A former lobbyist caught up in Jack Abramoff scandal has asked a federal judge to unseal government records to shed light on the "trial penalty"—the premium the government seeks to extract from defendants who exercise their right to trial instead of taking a plea offer.
Kevin Ring, sentenced earlier to 20 months in prison, has asked the federal district court in Washington to release portions of a government PowerPoint presentation given to him as part of pre-indictment dealings in 2008.
Back then, the government required the document to be kept secret, presumably to protect the secrecy of the government's then-continuing investigation into the Abramoff matter, according to Ring's attorneys, Andrew Wise and Timothy O'Toole of Miller & Chevalier in Washington.
But by the time of Ring's trial, these interests in secrecy had diminished substantially, the lawyers argue. The documents would bring "greater transparency to, and public scrutiny of, the daily workings of the criminal charging, plea, and sentencing processes," they wrote in the motion filed Dec. 23.
"The unsealing is sought so that relevant portions of the PowerPoint can be provided to public interest groups, legal academics, and others in order to educate the public about how pleas and charging decisions can work and how prosecutors’ actions can affect the criminal justice process," the motion states.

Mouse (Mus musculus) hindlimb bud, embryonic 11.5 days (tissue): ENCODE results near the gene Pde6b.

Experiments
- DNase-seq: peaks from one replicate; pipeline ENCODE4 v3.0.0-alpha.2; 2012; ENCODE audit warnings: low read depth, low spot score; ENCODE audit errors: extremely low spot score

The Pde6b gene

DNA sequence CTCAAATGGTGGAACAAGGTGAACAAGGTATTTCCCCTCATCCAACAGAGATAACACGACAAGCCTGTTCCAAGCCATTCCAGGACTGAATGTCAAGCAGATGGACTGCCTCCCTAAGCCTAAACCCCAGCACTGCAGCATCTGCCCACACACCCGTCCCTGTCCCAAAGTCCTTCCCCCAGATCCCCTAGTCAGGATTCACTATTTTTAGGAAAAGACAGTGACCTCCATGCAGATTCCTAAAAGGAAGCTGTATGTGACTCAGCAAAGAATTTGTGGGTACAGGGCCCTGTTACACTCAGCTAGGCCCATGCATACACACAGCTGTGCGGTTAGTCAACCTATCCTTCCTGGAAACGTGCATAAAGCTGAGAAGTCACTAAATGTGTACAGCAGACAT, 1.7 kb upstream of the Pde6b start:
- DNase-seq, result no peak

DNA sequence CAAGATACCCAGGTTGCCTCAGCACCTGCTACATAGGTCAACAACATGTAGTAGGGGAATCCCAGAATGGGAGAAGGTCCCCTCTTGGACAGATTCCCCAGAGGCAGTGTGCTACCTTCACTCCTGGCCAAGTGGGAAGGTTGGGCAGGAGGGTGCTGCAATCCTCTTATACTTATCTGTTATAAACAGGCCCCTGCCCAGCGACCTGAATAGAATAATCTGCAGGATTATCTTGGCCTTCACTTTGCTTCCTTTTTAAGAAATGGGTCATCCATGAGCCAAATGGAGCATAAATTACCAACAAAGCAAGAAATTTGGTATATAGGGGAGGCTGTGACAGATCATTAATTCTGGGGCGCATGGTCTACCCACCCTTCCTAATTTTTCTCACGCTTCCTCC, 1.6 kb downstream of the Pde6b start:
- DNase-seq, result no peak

Wise and O'Toole point to "considerable recent public discussion about the trial penalty," including a Dec. 5 report from Human Rights Watch, "An Offer You Can’t Refuse: How US Federal Prosecutors Force Drug Defendants to Plead Guilty."
They also cited an October sentencing memorandum from U.S. District Judge John Gleeson, which criticized the trial penalty, and a paper from white-collar law professor Ellen Podgor.
"Criminal justice reform advocates like Families Against Mandatory Minimums (FAMM) are currently studying this issue, but are often stymied because materials that might shed additional light on the trial penalty (like Mr. Ring's reverse proffer agreement) are kept hidden from public scrutiny and review," the motion states.
Federal prosecutors have not filed a response, and Ring's lawyers indicated they have not been notified of the government’s position on the issue.
Ring has been ordered to surrender on Jan. 2. A jury found Ring guilty in a scheme to trade meals, trips and other things of value in exhange for favors from public officials. He was convicted on five of eight counts, including conspiracy, paying an illegal gratuity and honest-services wire fraud. It was his second trial.
The U.S. Court of Appeals for the D.C. Circuit upheld the convictions in January, saying the Ring case exposed "the dark underbelly of a profession that has long played an important role in American politics."